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Comic Review: Jericho, Season 4 #2
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Jericho, Season 4 #2Jericho, Season 4 #2
Created by Dan Shotz, Robert Levine & Kalindra Vazquez
Written by Kalindra Vazquez
Art by Andrew Currie
Colors by Hi-Fi
Letters by Neil Uyetake
Cover by Tim Bradstreet
IDW Publishing
Release Date: February 20, 2013
Cover Price: $3.99

The city of Jericho is now unwittingly hosting the terrorist mastermind behind the nuclear attacks that splintered the United States. In the first issue, Jake Green and Robert Hawkins suppressed their vengeful instincts to work with John Smith, who is likely the only man who can help the resistance overthrow the Allied States (A.S.A.) government. Jericho, Season 4 #2 makes bold moves with the storyline that will evoke warm memories of the post-apocalyptic, political intrigue that hooked fans on the short-lived television series.

John Smith is now fully embedded in Jericho society. He takes an unassuming cover as an engaging teacher who just happens to work closely with Emily. Jake is uncomfortable with the most wanted man by both sides working hand-in-hand with his girlfriend. She invites John over for dinner with them where John subtly taunts Jake about being out of the loop while divulging the details of his latest plan.

John disabled the security in A.S.A. prisons, which is the first step in his plan to take down government. Besides the enormous risk this move poses to innocent civilians, Jake was especially bothered by his next move: convincing Robert Hawkins to allow himself to be captured. The releasing of the prisoners would cause mass chaos, but more importantly, the move assured that the security force guarding Hawkins would be minimal at best. Hawkins is serving as the big bait to catch the big fish. And, oh yeah, the A.S.A., is a step ahead of the game planting a mole in Jericho who’s hot on the trail of John Smith.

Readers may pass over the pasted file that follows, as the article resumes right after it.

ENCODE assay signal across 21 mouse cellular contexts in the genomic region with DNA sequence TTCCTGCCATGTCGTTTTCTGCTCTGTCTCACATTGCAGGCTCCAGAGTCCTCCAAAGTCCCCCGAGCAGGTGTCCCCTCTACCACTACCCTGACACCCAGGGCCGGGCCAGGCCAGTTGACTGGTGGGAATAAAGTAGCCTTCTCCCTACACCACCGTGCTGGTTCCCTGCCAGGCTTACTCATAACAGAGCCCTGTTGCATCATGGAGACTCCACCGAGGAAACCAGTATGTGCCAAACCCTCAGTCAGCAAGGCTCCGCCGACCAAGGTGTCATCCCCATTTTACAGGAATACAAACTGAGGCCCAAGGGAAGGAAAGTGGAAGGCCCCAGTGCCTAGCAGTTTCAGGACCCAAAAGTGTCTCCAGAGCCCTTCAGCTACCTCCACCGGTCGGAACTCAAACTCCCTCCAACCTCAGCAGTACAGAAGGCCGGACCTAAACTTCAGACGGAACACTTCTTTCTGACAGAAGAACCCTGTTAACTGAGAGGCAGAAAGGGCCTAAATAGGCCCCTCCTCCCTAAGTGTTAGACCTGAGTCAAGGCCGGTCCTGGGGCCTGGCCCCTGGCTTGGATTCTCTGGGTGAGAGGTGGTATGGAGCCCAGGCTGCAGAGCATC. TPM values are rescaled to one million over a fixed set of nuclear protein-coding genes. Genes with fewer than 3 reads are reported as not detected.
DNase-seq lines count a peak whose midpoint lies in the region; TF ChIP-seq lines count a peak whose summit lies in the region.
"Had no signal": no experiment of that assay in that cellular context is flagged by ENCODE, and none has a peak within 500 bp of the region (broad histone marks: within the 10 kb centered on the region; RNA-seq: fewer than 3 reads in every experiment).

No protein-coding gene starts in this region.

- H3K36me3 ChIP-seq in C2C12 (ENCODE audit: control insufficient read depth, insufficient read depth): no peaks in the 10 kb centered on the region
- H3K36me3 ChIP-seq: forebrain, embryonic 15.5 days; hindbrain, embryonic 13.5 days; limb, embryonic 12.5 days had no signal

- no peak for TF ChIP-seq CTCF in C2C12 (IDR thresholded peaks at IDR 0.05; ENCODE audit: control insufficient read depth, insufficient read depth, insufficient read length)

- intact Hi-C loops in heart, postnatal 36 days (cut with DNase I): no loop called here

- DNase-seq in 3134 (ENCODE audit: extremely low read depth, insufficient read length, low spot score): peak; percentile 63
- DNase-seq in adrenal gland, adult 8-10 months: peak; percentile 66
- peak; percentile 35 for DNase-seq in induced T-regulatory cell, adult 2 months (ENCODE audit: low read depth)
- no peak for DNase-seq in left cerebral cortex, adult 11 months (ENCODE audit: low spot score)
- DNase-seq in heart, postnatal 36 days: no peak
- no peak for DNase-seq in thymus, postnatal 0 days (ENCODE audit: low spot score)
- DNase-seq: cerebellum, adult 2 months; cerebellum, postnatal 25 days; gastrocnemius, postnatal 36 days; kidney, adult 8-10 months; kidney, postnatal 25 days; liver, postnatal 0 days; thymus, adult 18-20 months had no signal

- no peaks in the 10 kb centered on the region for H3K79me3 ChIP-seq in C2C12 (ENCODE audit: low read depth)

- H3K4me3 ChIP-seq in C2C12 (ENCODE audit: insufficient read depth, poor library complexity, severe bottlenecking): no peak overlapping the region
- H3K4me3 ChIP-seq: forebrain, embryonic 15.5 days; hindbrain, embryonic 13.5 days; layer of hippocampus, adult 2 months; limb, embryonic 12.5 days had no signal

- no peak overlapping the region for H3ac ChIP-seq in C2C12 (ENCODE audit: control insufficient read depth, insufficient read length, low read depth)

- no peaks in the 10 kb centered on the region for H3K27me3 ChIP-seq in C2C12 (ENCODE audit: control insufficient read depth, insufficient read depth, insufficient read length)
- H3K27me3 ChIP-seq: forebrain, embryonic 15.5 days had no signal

Writer Kalindra Vazquez sucks us right in with this scheming storyline. All the main characters have clear motivations, although their true intentions remain to be seen. While the story focuses on John Smith’s deceitful web of carefully orchestrated chess moves, perhaps this architect of terror is underestimating Jericho’s own. I was thinking that John’s motivation was to goad Jake into making an uncharacteristic move. However, this issue ends with a huge reveal that completely turns the tables for the rest of the series. Vazquez manipulated my imagination and I loved it! Secondary characters such as Dale and Mimi also receive some attention with a seemingly small-time side-story that might worm its way into the grand scheme of things.

Andrew Currie’s characters are a great reproduction of their real-life counter parts. The facial expressions and body language are dead-on and unmistakable. The art is easy to follow, which is critical in a television or film translation that seeks to attract an audience beyond the comic fanboy. I’m not a fan of the pastel color palette used in the series; the heavy use of pinks, purples, and seafoam greens make some pages in Jericho look like the Easter candy aisle at Target.

This series successfully translates Jericho’s unique blend of global crisis and small-town drama to the comic panels. Regardless of whether you read comics, if you’re a peanut-mailing Jericho fan, then you owe it to yourself to see this storyline reach its proper conclusion. Fuck the networks, read a comic! Rest assured that your beloved franchise is in the hands of creators who love this story just as much as we do.

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